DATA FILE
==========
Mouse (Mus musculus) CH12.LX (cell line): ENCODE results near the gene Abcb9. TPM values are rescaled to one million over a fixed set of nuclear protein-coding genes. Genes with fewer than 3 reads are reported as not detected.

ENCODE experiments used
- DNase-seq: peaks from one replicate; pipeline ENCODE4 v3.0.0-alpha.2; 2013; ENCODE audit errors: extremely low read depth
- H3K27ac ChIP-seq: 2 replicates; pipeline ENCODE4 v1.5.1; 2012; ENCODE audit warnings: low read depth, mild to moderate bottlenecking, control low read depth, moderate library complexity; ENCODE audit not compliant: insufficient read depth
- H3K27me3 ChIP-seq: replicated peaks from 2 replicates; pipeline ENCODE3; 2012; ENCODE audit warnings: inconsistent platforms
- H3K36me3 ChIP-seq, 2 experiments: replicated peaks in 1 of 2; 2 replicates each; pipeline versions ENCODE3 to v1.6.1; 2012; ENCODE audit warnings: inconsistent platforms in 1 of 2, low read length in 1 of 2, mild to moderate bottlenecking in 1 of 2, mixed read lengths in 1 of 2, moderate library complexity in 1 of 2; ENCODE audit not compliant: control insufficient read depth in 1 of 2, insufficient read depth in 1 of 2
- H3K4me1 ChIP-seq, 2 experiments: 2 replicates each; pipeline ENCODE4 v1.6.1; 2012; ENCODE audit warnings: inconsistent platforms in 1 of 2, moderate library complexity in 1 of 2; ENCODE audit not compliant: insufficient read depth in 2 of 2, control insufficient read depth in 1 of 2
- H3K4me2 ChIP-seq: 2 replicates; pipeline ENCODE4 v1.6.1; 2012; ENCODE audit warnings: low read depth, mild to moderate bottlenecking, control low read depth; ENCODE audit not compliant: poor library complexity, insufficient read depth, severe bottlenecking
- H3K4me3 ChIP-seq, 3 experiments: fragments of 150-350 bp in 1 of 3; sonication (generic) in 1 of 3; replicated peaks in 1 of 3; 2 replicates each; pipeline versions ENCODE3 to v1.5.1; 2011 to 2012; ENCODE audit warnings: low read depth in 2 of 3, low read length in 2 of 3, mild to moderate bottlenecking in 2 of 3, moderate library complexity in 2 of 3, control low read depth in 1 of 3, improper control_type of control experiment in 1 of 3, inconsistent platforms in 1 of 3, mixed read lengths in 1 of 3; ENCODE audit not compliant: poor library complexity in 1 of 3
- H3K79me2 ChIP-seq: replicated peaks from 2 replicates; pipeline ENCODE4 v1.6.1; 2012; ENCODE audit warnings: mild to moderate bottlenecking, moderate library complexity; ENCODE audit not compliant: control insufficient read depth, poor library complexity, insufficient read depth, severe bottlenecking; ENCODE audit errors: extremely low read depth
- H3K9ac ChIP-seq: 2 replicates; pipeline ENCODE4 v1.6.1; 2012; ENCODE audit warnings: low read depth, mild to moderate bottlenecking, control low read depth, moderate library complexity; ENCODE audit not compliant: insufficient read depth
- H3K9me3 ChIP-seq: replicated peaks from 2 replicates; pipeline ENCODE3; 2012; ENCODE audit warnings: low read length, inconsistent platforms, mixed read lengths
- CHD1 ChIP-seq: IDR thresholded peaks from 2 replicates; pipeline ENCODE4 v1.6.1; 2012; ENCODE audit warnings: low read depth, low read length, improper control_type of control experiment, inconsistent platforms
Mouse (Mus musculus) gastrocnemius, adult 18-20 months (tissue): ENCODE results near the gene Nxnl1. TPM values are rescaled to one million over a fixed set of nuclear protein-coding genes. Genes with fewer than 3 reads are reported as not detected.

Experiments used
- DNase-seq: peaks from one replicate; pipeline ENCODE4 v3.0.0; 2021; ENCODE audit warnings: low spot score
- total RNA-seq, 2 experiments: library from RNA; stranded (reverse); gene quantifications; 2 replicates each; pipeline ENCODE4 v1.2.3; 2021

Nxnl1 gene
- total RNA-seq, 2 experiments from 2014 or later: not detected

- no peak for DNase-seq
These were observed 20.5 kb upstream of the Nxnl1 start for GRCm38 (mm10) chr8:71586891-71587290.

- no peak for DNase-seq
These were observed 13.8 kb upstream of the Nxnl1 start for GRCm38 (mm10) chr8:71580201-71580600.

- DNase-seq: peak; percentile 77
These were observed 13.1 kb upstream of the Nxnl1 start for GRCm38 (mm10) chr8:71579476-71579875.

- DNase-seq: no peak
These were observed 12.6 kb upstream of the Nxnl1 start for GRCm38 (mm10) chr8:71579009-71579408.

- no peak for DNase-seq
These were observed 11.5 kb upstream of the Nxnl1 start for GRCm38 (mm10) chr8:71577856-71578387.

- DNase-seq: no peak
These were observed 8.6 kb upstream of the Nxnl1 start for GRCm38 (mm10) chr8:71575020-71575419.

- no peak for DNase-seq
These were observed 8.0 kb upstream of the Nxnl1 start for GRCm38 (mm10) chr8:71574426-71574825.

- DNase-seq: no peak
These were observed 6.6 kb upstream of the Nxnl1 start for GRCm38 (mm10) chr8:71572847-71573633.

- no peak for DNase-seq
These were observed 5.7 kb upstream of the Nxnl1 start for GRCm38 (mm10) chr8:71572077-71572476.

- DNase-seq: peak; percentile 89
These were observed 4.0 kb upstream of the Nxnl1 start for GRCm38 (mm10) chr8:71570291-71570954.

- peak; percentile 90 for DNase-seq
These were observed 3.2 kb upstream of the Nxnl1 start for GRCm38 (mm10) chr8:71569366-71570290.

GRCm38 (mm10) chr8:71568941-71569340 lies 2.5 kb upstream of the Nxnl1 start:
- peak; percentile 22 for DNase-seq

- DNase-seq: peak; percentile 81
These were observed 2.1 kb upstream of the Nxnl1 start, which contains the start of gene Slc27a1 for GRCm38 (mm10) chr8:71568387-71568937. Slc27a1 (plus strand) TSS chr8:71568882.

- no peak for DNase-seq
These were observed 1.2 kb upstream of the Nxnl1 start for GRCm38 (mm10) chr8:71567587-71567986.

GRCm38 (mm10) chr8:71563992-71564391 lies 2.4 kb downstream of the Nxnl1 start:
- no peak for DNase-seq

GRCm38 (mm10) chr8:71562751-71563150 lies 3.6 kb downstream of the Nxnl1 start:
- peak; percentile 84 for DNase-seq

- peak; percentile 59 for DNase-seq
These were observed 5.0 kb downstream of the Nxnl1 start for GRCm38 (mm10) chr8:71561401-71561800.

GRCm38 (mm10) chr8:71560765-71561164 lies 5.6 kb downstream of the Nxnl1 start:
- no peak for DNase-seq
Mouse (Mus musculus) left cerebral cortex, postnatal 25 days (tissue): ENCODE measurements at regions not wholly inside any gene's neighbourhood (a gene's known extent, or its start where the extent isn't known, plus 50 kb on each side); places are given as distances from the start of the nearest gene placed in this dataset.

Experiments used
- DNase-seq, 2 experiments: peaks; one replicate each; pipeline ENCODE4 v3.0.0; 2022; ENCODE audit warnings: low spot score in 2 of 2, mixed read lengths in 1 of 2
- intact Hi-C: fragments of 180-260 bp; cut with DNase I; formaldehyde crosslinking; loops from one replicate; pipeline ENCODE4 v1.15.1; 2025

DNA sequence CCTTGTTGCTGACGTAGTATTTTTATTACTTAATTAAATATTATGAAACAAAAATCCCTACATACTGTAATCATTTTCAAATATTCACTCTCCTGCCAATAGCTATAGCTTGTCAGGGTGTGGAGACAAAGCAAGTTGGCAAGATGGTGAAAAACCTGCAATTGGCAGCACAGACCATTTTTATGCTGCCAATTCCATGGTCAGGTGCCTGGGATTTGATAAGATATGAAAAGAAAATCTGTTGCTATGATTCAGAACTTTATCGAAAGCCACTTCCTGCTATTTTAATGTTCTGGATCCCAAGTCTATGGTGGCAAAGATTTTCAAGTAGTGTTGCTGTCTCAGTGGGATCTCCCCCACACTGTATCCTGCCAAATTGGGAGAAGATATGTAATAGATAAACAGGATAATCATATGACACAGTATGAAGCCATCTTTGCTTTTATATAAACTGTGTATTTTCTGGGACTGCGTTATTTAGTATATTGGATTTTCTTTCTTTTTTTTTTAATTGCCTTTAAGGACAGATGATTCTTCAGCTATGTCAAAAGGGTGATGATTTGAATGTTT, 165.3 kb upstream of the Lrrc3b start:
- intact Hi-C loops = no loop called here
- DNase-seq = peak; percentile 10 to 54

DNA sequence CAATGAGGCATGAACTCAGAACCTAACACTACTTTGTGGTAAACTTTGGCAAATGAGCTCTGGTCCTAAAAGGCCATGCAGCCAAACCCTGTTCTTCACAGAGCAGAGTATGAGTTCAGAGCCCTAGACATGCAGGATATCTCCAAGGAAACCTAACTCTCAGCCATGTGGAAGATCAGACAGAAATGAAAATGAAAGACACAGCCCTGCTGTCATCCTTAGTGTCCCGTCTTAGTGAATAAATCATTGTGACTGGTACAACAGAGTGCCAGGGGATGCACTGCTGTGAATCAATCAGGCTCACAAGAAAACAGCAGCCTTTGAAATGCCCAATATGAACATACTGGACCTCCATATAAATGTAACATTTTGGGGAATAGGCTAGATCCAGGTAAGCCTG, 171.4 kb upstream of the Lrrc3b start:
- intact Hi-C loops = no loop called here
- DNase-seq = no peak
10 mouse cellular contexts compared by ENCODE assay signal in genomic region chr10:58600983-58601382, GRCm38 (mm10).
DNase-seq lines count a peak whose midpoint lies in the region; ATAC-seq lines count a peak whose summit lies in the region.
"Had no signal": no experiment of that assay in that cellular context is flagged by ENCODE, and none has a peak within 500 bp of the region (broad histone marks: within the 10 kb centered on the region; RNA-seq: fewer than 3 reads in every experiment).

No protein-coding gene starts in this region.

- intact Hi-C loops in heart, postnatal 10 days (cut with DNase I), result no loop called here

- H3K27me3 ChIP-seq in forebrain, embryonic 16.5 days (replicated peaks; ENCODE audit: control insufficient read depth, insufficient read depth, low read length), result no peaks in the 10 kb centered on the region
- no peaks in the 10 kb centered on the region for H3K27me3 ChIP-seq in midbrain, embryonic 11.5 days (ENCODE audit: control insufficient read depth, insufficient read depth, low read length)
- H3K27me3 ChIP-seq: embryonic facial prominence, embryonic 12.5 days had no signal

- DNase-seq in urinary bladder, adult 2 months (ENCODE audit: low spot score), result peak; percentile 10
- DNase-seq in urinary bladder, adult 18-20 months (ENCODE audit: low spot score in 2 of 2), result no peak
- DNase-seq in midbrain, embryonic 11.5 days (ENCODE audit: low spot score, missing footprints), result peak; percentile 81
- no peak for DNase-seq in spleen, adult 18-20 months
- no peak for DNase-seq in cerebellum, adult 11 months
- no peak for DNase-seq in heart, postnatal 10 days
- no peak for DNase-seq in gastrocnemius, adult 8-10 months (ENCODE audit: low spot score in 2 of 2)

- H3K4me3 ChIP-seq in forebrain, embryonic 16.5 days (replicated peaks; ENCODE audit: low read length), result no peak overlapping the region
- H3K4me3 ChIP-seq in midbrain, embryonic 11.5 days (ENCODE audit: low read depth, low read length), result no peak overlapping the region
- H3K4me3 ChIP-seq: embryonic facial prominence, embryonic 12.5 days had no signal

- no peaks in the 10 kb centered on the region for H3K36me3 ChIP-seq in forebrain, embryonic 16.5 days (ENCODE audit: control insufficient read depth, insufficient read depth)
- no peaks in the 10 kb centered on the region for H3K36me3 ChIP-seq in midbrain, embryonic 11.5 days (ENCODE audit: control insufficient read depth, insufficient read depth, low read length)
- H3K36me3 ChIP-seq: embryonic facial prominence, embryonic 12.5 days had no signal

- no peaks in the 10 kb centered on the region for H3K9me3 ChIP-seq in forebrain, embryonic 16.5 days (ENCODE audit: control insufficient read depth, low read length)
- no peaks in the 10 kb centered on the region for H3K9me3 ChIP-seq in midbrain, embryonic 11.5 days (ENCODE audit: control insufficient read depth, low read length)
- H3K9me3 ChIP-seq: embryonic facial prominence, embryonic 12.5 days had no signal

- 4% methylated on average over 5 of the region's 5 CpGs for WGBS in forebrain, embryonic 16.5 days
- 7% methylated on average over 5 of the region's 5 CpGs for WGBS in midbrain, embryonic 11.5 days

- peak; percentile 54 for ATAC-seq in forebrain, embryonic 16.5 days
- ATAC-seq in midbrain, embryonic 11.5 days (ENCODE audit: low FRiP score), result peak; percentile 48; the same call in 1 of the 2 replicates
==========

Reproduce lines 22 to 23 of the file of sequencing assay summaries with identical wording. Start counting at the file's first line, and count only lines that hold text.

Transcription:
- no peak for DNase-seq
These were observed 13.8 kb upstream of the Nxnl1 start for GRCm38 (mm10) chr8:71580201-71580600.